Sunlight fell like a soft curtain of gold across what would one day become the Confessors' Palace. A little girl chased a nightwisp among the stone foundations, laughing happily.
Magda Searus leaned against a towering pile of stone and watched her daughter. It was good that the child had this time to enjoy the spring, she thought. Winter—the long winter of war—would come again soon enough.
But for now Arabella could play in the dirt with the magical wisp, Yilla, who had been her companion since birth. Girl and nightwisp seemed so happy.
"What troubles you, dearest?"
Turning, Magda beheld the great wizard Merritt, the man she loved more than life itself. As far as she could see, he had materialized out of thin air. His face was grave, but his eyes danced with light-hearted joy in the moment.
Magda's gaze was drawn irresistibly to Arabella again. "I fear for her, Merritt," she said. "This power…" she opened her palms upward, as if in mute plea to the Creator Who dwelt above the world and watched over Her children. "What future will Arabella inherit?"
"Our daughter will serve the Midlands and fight the darkness, as her mother before her," Merritt promised. "I have Seen the Hall of Judgment where one day other…'Confessors' will rule."
'Confessor' was the title Magda had chosen, because with her touch she could make people confess their most evil deeds and darkest desires. Only Merritt remained unharmed by her fearsome powers.
When he had first granted her the powerful magic that was both gift, and, Magda increasingly saw, curse, her rage had been uncontrolled. Only the fierce necessity of her quest, the injustice that had made her agree to wield this magic in the first place, had let her endure the pain of the Shakai'iah.
And only Merritt's immunity, whatever its cause, had protected him from spending eternity as her slave.
Despite the warmth of the spring sun, Magda shivered.
"I have a gift for you."
Merritt held out a heavy leather book. There was a symbol on its cover, half-concealed by a sparkling jeweled clasp. Magda took it and touched the symbol, her fingers drawn to it as if by some ancient power. Yet the book felt new.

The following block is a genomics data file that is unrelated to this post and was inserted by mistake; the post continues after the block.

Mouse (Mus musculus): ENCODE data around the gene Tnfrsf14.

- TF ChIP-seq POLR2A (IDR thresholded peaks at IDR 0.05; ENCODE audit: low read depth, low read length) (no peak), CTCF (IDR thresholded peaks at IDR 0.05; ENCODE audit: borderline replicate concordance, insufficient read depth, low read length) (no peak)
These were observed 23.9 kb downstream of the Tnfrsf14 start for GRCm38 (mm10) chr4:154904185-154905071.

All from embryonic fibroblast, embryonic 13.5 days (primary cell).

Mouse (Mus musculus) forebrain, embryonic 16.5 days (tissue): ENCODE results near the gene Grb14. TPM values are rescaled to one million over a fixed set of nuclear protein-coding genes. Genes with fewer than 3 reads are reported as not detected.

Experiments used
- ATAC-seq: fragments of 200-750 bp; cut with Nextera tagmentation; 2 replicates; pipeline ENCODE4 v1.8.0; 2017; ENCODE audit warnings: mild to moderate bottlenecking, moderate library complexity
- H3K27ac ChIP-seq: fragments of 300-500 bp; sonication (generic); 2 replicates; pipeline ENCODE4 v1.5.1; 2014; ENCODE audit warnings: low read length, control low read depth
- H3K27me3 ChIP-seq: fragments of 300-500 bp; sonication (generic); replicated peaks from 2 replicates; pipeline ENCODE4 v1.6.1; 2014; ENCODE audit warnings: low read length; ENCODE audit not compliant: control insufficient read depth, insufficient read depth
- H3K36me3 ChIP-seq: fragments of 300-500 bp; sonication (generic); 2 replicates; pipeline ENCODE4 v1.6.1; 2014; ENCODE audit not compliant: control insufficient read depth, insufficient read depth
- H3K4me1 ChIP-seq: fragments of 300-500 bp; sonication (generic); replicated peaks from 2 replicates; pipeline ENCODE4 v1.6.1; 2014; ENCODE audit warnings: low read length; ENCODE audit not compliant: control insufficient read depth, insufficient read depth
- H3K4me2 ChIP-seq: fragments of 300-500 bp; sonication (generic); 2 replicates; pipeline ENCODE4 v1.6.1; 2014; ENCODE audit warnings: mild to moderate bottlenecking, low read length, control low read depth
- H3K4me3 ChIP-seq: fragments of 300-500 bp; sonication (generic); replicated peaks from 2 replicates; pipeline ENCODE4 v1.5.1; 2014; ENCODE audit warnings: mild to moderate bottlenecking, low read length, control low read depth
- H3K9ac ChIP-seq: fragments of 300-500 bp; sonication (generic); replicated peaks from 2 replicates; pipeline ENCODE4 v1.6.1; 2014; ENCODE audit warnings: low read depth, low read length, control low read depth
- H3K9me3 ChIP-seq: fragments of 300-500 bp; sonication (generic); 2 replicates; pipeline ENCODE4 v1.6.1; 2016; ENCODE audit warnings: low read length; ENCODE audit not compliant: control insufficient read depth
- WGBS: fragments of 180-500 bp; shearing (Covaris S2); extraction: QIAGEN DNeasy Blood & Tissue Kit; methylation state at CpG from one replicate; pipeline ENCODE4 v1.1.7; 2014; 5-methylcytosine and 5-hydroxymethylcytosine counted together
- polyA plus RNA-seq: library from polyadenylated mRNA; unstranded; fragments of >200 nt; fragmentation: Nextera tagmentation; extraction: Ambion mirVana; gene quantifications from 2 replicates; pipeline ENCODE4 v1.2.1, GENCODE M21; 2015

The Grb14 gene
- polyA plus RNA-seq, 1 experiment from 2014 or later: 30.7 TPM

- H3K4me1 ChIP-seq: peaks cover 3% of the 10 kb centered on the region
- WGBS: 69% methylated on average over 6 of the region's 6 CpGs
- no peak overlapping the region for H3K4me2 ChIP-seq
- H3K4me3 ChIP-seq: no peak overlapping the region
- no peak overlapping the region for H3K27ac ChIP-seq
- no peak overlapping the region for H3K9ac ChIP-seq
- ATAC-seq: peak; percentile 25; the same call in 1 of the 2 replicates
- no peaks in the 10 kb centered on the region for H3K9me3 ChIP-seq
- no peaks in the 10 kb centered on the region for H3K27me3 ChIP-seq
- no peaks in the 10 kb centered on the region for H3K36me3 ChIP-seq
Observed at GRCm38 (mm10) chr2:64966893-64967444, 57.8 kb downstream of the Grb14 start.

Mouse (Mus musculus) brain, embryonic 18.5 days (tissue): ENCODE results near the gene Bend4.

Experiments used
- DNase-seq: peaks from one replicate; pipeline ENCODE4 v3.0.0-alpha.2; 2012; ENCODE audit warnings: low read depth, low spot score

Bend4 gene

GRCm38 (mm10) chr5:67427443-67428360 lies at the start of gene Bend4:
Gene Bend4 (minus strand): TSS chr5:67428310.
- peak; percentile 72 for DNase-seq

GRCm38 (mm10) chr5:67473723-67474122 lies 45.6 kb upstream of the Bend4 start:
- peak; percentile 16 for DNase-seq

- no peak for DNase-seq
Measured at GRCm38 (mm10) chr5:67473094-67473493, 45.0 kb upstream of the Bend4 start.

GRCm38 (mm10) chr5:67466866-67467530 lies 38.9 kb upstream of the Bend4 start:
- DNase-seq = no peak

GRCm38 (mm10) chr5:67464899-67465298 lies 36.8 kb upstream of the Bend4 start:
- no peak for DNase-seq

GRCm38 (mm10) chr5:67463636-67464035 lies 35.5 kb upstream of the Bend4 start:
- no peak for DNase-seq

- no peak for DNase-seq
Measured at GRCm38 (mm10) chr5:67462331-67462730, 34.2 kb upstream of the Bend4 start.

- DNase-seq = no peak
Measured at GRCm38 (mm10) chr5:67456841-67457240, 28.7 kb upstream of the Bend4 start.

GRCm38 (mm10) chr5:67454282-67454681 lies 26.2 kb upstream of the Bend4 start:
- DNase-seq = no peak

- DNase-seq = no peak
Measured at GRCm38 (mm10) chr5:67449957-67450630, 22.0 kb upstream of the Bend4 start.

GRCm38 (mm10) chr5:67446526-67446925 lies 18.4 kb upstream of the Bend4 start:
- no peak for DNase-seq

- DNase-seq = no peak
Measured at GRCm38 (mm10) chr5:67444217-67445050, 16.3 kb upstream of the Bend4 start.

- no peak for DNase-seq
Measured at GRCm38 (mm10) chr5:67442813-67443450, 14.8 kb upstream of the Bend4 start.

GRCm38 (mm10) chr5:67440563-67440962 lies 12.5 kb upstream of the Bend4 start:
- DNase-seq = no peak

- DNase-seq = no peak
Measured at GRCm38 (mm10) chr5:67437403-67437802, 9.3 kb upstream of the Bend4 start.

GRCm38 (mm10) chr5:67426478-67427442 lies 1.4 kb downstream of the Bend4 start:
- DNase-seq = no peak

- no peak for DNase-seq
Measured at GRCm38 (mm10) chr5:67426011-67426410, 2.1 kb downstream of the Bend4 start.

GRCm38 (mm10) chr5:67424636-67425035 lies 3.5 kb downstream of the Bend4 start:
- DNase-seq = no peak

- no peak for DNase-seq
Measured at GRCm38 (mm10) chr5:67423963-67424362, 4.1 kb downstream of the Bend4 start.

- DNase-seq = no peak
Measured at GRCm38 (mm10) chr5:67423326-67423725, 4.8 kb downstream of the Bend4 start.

She looked up, her fingers still resting against the golden inverted cross symbol, and Merritt answered her unspoken question: "It seemed right, " said the Wizard.
Merritt could See the future—it was one of his many gifts—and consequently he and Magda were always getting caught up in the echoes of things which hadn't happened yet. Magda was never sure if Merritt had the power of Sight because it was his duty to make sure the things he Saw happened—or did not happen in some cases—or whether he was simply supposed to make them happen in the right way.
But Magda had faith that the Creator had given Merritt his gifts, including the power to give her the gift of Confession, for a reason.
She trusted that the Creator knew what She was doing.
For some reason Magda couldn't quite explain to herself, the symbol on the cover of the book reminded her of the Creator.
She undid the clasp and opened it, but the pages were blank. They seemed expectant.
"The book is for you," said Merritt. "I have enchanted the pages so they will disguise themselves from any but another Confessor. As long as there is someone who shares your power, there will be more pages. A Confessor may easily call up a section of the book by speaking the appropriate name. Rain will not fall upon these pages. Neither unfriendly eyes nor the ravages of time will touch the book of the Confessors."
Merritt spoke as if his words themselves were a spell, as if he bound the wild magic of the air to the book and to Magda's soul.
"None but another Confessor?" Magda asked. She tucked the book under her arm and twirled a lock of hair around her fingers. "So you cannot read my words, then, oh Great Wizard?"
"Of course not, dearest," said Merritt. He smiled.
Magda loved her Wizard with her whole soul, but the thought in her mind was that Merritt was far too cunning to have devised an enchantment he could not break if he chose.
It was fortunate that Magda had nothing to conceal from Merritt.
But likewise, he could not hide the truth from her.
Arabella came running up to her parents at that moment, however, so Magda could not tease Merritt further. She watched father and daughter gravely examining the foundations of the palace, and wondered if any of the three of them would live to see it completed.
Merritt had Seen the Confessors of the future here, though. Someday, others of Magda's blood and power would live in the as yet unbuilt palace.
What would those future Confessors think of Magda's choice to carry the burden of this power?
Would they even remember her?
Magda and Merritt had many enemies. Magda might not live to explain to Arabella.
But Merritt's gift would help her reach out to those future-Confessors…to her daughter also, when Arabella was old enough to understand.
Magda took out a quill, leaning more securely against the stone, and opened the book once again.
To my daughter, she began carefully, tracing the runes in her finest script. And to all those who follow after…